News & Insights

Termination of Cayman funds - Advance Planning to Minimise 2017 Fees

This is the time of year to consider if the winding up process should be initiated to minimise or eliminate 2017 fees which for a master/feeder fund could be over US$10,000 per year incurred in January 2017. 

In order to close down a fund from a Cayman perspective such that 2017 annual fees (to the Registrar of Companies and/or the Cayman Islands Monetary Authority (“CIMA”)) will not arise, it would be necessary to accomplish this by year end. The viability of this will depend on the timing of the fund’s final redemption and completion of its final audit (where required). However, even if it is not possible to complete the process of liquidating the entity and cancelling its registration with CIMA before the end of 2016 it may still be possible to mitigate the 2017 annual fees; if the fund makes its final redemption and appoints a liquidator by year end it can apply to CIMA for the status of “licence under liquidation” (“LUL”). A registered fund placed into LUL status by 12.00pm (Cayman Islands time) on 30 December 2016 will not incur CIMA annual fees for 2017. The fund can then complete its final audit in 2017 and once the audit, FAR form and FAR filing fee have been filed with CIMA, the deregistration and voluntary liquidation of the fund can be completed.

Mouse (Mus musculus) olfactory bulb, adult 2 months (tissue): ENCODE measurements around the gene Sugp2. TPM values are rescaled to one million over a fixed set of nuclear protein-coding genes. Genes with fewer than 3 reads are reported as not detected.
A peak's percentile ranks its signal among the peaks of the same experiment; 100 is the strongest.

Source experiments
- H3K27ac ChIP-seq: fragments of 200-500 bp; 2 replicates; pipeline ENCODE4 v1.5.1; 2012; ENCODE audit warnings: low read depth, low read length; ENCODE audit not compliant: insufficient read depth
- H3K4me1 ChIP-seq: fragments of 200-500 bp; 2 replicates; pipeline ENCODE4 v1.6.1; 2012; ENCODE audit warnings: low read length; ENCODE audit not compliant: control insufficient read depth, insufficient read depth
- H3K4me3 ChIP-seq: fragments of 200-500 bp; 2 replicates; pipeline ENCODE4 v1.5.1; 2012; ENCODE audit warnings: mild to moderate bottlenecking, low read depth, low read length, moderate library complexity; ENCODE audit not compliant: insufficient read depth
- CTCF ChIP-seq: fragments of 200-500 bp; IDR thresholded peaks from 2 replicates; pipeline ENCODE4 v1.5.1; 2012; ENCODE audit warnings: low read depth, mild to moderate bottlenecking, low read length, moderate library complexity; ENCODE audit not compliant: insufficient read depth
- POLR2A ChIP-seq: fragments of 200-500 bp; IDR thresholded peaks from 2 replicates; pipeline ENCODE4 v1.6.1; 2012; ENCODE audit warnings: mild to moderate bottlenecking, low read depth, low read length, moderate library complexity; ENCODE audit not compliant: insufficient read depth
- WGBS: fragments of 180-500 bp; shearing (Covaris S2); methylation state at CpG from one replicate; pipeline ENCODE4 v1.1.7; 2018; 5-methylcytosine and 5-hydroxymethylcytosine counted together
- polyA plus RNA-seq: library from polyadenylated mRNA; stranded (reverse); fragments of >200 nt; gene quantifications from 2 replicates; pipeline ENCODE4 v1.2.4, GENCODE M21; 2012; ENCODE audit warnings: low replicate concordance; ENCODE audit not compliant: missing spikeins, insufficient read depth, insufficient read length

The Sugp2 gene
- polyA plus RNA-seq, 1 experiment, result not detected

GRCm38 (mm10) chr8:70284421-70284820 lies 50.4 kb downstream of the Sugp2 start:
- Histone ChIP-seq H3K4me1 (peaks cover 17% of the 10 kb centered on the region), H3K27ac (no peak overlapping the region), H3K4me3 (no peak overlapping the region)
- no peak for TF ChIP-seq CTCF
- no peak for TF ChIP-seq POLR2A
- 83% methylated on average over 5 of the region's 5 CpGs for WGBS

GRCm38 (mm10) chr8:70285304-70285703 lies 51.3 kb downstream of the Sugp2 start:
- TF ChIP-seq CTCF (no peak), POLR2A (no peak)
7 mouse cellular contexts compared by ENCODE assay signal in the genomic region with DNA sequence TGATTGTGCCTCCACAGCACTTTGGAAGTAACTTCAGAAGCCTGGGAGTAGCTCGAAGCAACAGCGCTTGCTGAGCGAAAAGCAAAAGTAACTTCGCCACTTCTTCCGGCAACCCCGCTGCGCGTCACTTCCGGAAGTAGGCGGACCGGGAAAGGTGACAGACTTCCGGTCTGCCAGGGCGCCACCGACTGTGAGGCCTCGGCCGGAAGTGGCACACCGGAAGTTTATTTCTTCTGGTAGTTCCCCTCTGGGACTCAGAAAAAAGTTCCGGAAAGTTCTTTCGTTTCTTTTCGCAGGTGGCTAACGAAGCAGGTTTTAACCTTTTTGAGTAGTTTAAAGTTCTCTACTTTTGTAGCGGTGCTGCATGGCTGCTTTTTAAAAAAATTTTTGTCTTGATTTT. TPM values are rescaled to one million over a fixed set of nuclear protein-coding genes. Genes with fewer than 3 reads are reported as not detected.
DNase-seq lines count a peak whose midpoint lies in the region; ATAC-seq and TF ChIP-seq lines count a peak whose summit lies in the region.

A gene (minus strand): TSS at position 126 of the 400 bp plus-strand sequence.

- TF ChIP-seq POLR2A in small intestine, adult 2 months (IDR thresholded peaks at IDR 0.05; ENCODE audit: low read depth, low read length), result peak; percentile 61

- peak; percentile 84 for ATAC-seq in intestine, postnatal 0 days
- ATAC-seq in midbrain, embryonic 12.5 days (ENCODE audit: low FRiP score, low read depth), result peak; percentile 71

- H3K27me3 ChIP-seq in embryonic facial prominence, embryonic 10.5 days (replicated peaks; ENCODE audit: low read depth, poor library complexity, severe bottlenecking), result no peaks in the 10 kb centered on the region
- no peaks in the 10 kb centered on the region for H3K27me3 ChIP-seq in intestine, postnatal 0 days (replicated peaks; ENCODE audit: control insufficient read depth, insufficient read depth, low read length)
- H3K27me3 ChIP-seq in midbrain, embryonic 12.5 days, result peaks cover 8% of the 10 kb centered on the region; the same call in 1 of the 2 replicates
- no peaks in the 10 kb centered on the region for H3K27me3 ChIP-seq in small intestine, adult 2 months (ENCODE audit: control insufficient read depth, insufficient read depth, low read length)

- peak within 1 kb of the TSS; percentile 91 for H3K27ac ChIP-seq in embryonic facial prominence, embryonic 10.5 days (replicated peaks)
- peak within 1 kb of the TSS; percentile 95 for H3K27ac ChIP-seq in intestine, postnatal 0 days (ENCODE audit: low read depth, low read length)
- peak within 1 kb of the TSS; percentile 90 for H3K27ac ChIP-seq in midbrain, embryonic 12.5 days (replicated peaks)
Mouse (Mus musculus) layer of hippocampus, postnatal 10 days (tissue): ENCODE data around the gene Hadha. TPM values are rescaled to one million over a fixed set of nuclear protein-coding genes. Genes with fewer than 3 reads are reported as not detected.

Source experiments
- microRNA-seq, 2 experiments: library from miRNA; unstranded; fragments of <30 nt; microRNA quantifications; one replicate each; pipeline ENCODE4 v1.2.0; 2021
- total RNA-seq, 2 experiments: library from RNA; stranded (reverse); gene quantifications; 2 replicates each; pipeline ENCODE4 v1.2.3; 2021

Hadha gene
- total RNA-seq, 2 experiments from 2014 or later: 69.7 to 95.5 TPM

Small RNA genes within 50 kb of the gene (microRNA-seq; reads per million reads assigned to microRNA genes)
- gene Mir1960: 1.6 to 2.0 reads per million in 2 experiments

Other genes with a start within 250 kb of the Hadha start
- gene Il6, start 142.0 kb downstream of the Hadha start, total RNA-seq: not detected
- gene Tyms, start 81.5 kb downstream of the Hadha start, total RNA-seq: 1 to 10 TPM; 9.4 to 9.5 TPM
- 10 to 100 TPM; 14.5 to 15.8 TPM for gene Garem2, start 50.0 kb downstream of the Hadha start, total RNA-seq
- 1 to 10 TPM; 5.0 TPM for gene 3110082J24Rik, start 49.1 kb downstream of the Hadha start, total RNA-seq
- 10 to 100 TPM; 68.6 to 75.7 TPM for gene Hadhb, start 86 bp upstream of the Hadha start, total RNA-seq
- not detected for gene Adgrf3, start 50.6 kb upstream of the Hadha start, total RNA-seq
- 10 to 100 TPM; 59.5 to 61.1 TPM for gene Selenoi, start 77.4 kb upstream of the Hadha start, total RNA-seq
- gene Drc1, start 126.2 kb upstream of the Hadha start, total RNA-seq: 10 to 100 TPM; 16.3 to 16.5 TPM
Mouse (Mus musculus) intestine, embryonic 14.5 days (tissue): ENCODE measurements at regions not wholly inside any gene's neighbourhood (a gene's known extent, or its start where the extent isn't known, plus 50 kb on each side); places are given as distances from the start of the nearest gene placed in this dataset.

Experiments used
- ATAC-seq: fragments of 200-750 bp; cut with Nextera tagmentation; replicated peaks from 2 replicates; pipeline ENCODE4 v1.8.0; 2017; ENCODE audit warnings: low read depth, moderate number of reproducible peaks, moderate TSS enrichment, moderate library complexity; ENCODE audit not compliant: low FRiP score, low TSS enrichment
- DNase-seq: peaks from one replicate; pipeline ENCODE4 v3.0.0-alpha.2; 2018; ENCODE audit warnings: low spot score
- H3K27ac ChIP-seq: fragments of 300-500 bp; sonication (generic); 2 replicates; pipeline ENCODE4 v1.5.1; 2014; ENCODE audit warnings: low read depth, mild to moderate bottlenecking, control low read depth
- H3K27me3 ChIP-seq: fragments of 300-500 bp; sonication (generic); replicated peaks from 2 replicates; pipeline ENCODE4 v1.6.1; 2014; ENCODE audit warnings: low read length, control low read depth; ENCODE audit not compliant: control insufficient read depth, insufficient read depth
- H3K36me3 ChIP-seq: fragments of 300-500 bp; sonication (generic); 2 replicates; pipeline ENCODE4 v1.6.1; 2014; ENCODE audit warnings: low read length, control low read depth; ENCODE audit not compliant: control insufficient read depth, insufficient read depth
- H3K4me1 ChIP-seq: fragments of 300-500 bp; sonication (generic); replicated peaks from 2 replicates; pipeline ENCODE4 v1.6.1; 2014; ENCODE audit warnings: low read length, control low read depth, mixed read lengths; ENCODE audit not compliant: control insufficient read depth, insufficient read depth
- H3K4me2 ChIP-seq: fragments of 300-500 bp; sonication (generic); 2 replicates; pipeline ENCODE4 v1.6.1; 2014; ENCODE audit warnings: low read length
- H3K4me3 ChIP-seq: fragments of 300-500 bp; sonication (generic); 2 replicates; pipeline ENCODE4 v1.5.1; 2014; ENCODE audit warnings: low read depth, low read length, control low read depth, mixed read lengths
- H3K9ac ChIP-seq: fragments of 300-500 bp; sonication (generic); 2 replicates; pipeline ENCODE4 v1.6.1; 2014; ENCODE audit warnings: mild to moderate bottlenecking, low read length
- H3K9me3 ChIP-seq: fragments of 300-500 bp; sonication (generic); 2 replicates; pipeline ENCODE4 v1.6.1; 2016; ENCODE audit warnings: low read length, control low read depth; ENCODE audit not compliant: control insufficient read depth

For funds that have been unsuccessful in raising enough capital for sustainability or which have not launched, there may be the option to seek cancellation of its registration with CIMA without having to meet the standard requirement to file a final audit. Instead, an application for an audit waiver may be made (and other limited circumstances also apply). If the fund is eligible for a waiver it will enable the fund to proceed to dissolution in a more timely manner and it will, of course, save substantial costs (both on the audit front and in terms of 2017 annual fees in cases where the dissolution can be completed before the end of 2016).   

An alternative to the voluntary liquidation procedure is to apply for the entity to be dissolved by way of strike-off. A strike-off is certainly more cost-effective and it is a simpler and quicker process. However, an entity dissolved by way of strike-off is open to being re-instated for a period of up to 10 years, thus making this approach less “final” than the voluntary liquidation option. As such, we would generally not recommend this approach where a fund has taken in external investors, has traded and/or has had complex dealings. Nevertheless, it may be an option for those funds which, for example, never got off the ground. If a strike-off is an appropriate option, the application must be completed by 9 November in order for the entity to be struck-off on the final strike date of the year: 31 December. This will then mean that 2017 annual fees will not arise.

Please let us know if you need further advice on the approaches that might be taken to dissolve your entities and/or mitigate on-going costs for 2017.

Contact our experts for further advice

View profile for Chris HumphriesChris Humphries
Managing Director and Head of Funds

This publication is for general guidance and is not intended to be a substitute for specific legal advice. Specialist advice should be sought about specific circumstances.